Your Hedgehog Concept lies in the intersection of these three circles. If you can live your life in the middle of them, you’ll have it made. You’ll be doing something that you can truly excel in, you’ll be deeply passionate about your work and you’ll be making great money.

It’s no good having two…you want it all! If you’re passionate about your work but make no money, you’re going to be very frustrated. If you’re good at what you do and make lots of money but hate your job, you’ll wind up miserable. If there’s money to be made and you’re passionate about the field, but you’re no good at it, that’s not good either.

Ultimately you’re going to have to figure out what your Hedgehog Concept is, and you’ll know it once you hit it. Don’t settle for anything less because it’s where real happiness and success lies.

 

What do you think about the fox and hedgehog parable? Have anything else to add? Let me know in the comments below!

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I'm Mike and I'm the creator of Muscle for Life and Legion Athletics, and I believe that EVERYONE can achieve the body of their dreams.

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  • Robin

    It seems easy for some people to know their passion and purpose in life. I’ve found it to be very difficult to find that “one thing”. Do you believe this to be true? Or maybe it’s there but I haven’t recognized it or am fearful to pursue it. Hmmmmm… Time for some more soul searching. Thank you for a very well written piece.

    • Michael Matthews

      Good questions. My thoughts:

      1. It’s unrealistic to assume that our passions will find us. We have to find them by following our curiosities and DOING things.

      2. It’s hard to be passionate about something we suck at. Just dabbling in things won’t cut it because you won’t really know if you like something until you get at least DECENT at it, you know?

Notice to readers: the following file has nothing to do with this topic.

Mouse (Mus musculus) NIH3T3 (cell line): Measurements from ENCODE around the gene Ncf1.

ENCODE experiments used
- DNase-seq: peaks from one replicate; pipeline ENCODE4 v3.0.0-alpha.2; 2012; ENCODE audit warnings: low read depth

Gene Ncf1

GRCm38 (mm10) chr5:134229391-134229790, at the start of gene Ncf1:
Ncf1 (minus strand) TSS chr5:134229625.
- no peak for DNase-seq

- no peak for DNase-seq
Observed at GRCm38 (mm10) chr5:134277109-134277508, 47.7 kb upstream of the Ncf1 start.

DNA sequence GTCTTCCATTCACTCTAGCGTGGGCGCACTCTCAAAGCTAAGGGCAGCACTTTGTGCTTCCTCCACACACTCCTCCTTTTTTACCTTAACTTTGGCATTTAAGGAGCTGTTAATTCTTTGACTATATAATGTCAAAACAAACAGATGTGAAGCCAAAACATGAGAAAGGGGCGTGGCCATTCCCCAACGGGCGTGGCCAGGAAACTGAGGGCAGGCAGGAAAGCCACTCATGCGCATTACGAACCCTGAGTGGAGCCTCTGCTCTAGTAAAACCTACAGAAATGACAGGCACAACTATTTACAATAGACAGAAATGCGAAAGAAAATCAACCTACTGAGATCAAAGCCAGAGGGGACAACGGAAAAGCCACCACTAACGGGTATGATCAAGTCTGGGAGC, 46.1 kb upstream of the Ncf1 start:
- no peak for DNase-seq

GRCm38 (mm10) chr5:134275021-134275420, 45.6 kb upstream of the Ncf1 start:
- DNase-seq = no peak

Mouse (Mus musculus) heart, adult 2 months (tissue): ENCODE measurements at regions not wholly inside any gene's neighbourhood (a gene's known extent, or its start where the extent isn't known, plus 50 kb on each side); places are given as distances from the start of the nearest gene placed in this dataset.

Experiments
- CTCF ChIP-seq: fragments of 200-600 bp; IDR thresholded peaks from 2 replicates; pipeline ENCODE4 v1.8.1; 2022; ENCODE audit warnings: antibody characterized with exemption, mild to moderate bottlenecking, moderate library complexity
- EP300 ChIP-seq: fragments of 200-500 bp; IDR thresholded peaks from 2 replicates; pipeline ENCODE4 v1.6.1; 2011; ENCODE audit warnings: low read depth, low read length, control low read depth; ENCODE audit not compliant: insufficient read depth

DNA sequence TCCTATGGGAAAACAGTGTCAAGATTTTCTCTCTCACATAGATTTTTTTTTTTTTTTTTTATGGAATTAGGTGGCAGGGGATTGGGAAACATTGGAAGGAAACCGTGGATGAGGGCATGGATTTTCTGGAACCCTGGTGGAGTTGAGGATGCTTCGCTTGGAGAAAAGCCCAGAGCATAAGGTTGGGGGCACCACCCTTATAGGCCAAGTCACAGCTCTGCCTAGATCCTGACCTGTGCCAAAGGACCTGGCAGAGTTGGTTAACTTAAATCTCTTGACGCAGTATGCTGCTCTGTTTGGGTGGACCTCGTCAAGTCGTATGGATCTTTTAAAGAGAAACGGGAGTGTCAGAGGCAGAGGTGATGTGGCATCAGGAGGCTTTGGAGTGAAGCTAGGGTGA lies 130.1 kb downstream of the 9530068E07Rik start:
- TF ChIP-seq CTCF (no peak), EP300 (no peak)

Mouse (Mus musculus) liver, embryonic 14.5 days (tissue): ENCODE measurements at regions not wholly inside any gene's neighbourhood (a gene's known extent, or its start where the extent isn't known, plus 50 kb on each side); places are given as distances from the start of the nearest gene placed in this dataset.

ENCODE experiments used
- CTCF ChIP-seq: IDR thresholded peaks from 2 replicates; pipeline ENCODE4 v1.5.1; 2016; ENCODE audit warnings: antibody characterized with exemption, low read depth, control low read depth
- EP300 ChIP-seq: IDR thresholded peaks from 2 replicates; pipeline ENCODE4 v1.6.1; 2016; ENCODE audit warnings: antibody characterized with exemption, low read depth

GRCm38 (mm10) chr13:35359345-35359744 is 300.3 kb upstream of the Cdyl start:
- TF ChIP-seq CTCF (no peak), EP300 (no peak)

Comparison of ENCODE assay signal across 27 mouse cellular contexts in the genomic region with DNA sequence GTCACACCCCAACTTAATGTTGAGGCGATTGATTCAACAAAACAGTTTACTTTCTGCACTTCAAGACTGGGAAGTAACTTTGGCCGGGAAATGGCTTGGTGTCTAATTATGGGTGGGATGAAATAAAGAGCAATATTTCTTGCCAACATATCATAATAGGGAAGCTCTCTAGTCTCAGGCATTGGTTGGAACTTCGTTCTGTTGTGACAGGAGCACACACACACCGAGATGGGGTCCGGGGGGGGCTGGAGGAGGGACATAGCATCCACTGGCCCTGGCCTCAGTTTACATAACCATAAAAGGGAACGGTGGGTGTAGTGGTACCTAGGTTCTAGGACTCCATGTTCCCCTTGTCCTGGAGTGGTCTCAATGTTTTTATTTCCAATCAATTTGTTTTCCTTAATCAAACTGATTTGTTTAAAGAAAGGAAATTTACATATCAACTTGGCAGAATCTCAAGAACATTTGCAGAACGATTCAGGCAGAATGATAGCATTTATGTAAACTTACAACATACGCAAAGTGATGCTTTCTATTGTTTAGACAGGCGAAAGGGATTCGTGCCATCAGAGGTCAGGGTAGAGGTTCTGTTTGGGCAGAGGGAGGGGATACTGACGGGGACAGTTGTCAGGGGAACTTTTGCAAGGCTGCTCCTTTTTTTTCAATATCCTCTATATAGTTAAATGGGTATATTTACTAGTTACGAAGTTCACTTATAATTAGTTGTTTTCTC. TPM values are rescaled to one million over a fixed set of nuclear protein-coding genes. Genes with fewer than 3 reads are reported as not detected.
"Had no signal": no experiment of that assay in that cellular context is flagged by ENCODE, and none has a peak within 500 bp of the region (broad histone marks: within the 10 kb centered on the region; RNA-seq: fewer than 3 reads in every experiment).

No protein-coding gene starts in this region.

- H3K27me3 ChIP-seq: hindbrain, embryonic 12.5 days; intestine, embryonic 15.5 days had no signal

When I started writing, I wasn’t good at it, and wasn’t passionate about it. I liked to read so I figured what the hell, maybe I’ll like writing. It then grew on me over time, as I improved.

  • Cathy

    Love it! It is so true. Is this concept made by you or is it from some literature? Can I translate it to my languae and blog about it? 🙂

    • Michael Matthews

      Thanks! I first heard of it in Collins’ book but it began as a Greek parable. Blog away!

  • Cathy

    Ps. Yes. Everything needs Work. Practise. Guts. People often think our passion just shows up, easily. It is not like that. We have to work our asses to find our passion. There is no easy or straight way. We will always make mistakes, fail, get up and try again. It belongs in life. Perfectioniss do not understand it, and that is why they are afraid to try or they quit too easily. I was one of them. No I am”cured” from perfectionism and am doing what I love. Have veen stufying hard and without any salary four years vefore I started to charge anything. Still have to figure out the core and the financial part. Not so easy being a photographer…

    • Michael Matthews

      I totally agree!